Naturalists and volunteers from the Haystack Rock Awareness Program are available most summer mornings at low tide to help visitors identify various types of sea anemones, sea stars, urchins, tiny shellfish, and other animals and plants, plus explain the ecology of the intertidal world.
Naturalists bring spotting scopes, as well, to allow visitors an up-close view of nesting birds high on the rock.
Haystack Rock is surrounded by sandy beach, offering a day of beach-walking or play for kids after the tide covers the tidepools.
Designated an Outstanding Natural Area, this headland just north of Newport offers some of the best tidepooling on the coast.
Newport is located on U.S. Highway 101, about 110 miles south of Cannon Beach (above).
Like Haystack Rock, Yaquina Head is a Wildlife Refuge for nesting birds that occupy several high monoliths just offshore. Seals and sea lions bask at the base of these rocks.
A lighthouse on the site dates back to 1873.
The tidepools are reached by a long, steep staircase descending to a cobble beach from the parking lot at the top of the headland. At low tide, the rocky surface of the expansive marine gardens appears just beyond the cobbles. Rangers are usually onsite to answer questions and point out special sightings.
Yaquina Head also includes five short walking trails leading through a diversity of forest and beach, offering expansive vistas and wildlife viewing.
An interpretive center is open daily with displays covering the natural and human history of Yaquina Head.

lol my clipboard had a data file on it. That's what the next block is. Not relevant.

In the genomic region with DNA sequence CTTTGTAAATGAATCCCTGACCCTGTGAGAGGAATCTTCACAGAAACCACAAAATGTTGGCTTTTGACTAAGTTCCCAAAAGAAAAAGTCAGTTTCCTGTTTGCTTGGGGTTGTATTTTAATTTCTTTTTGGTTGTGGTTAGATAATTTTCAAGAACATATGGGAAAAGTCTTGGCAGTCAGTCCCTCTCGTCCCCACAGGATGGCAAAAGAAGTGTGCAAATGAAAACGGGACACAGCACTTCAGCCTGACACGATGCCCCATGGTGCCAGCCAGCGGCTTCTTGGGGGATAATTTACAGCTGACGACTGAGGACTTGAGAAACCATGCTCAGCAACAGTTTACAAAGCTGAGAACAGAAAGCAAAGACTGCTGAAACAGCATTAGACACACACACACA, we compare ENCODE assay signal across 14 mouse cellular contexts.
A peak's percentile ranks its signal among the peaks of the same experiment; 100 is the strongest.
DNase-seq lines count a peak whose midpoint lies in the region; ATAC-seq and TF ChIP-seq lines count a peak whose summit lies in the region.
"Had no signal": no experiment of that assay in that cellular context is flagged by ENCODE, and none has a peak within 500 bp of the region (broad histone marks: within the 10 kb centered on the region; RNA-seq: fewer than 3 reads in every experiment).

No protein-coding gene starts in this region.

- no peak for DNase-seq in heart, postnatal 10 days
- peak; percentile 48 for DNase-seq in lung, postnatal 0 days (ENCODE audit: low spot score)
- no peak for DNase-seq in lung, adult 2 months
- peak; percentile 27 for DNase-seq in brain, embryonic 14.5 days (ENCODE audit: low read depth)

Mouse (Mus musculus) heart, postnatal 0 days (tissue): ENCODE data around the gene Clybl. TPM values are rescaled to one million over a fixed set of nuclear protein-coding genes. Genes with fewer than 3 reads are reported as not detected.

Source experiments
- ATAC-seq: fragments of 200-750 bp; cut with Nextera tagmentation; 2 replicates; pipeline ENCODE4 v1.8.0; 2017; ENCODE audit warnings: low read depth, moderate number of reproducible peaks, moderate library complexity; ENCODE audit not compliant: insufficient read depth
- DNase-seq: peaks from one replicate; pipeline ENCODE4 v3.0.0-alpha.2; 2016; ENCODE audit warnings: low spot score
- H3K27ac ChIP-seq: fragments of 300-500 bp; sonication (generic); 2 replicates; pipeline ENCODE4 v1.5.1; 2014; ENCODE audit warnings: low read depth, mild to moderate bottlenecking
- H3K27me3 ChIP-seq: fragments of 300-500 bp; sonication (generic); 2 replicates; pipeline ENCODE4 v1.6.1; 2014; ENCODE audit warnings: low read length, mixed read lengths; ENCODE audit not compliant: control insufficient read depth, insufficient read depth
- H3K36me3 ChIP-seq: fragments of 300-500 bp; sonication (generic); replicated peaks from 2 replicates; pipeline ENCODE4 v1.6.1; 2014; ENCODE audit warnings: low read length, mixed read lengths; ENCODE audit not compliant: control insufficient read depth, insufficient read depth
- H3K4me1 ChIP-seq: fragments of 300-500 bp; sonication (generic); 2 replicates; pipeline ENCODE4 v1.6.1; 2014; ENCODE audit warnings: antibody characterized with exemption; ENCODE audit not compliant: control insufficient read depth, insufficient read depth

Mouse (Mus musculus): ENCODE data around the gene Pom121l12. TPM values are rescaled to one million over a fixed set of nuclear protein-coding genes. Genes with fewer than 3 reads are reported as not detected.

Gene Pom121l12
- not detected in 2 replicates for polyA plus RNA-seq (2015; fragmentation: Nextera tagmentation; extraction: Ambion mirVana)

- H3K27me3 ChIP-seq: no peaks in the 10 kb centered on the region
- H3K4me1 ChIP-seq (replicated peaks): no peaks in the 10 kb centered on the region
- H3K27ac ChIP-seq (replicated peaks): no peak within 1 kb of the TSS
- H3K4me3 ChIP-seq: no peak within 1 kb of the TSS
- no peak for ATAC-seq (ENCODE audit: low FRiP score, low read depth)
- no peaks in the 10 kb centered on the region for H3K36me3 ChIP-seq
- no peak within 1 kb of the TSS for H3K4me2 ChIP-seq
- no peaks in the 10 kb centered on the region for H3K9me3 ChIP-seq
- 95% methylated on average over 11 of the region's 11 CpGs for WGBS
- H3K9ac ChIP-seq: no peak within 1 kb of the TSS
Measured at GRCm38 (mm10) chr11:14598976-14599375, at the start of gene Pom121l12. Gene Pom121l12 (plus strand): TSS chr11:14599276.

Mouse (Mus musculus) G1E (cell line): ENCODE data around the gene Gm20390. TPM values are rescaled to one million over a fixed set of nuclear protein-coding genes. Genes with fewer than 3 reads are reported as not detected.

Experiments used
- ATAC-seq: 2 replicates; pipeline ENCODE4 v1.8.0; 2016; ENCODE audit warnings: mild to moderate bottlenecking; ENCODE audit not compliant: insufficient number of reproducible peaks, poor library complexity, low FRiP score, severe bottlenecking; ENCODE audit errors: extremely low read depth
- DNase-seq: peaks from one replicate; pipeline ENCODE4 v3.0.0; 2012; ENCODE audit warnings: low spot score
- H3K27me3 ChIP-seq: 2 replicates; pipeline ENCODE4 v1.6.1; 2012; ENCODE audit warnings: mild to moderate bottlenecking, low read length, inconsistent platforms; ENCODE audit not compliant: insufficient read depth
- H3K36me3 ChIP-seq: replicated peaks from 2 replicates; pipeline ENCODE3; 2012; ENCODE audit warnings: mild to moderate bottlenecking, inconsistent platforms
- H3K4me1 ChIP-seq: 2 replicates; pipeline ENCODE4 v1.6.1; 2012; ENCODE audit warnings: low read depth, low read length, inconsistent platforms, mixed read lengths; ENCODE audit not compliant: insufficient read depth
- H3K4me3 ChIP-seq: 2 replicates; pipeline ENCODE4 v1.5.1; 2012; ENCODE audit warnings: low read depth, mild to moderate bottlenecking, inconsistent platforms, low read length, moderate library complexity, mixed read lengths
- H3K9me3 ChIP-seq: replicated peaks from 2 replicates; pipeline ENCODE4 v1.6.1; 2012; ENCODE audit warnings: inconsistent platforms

A $7 per vehicle fee, good for three days, is charged for entering the site. Yaquina Head is located three miles north of Newport. Signs point the way from Oregon Coast Highway 101.
Continuing south on Highway 101 from Newport, the Cape Perpetua Scenic Area is located about 28 miles south of Newport. This is a large protected area of headland and forest with more than 20 miles of hiking trails, ocean vistas, crashing surf, ancient forest and wildlife, as well as tidepools.
Tidepools are reached via the Captain Cook Trail, which begins near the Cape Perpetua Visitor Information Center. Rangers are often onsite during morning low tide to help visitors identify and interpret the intertidal life.
The Visitor Center is open daily and offers guided naturalist programs, walks, and interpretive displays. Summer hours for the center are 10 a.m. to 5:30 p.m. The Visitor Center can be reached by phone at 541-547-3289.
Tidepool creatures occupy specific zones in the intertidal area. When tides are moderately low, some creatures, such as starfish are visible, while others only reveal themselves at the lowest of tides.
Tidepooling is a rich experience, revealing seldom seen sea life. But caution is necessary for safety. Rocks are usually slippery with wet seaweed, so care is necessary to avoid falls. Visitors are also cautioned to never turn their back on the ocean, as tides or “sneaker waves” can come in quickly and unexpectedly.
Visitors must also be careful not to damage the life underfoot. Collecting intertidal plants or animals is prohibited.
Pacific Coast Tide Pool Animals
Low tide on the Pacific Coast uncovers a magical world of little sea creatures: animals that look like flowers or plump round pincushions; crabs that carry snail shells on their backs, orange starfish; ancient armored chitons; and oddly shaped seashells, mostly occupied.
The rocky intertidal zone – the portion of the beach between high and low tide – is a tough place to live. Alternately covered by the sea and exposed to rain and the drying sun, creatures must also withstand the force of inrushing tides and the coast’s fierce salt winds.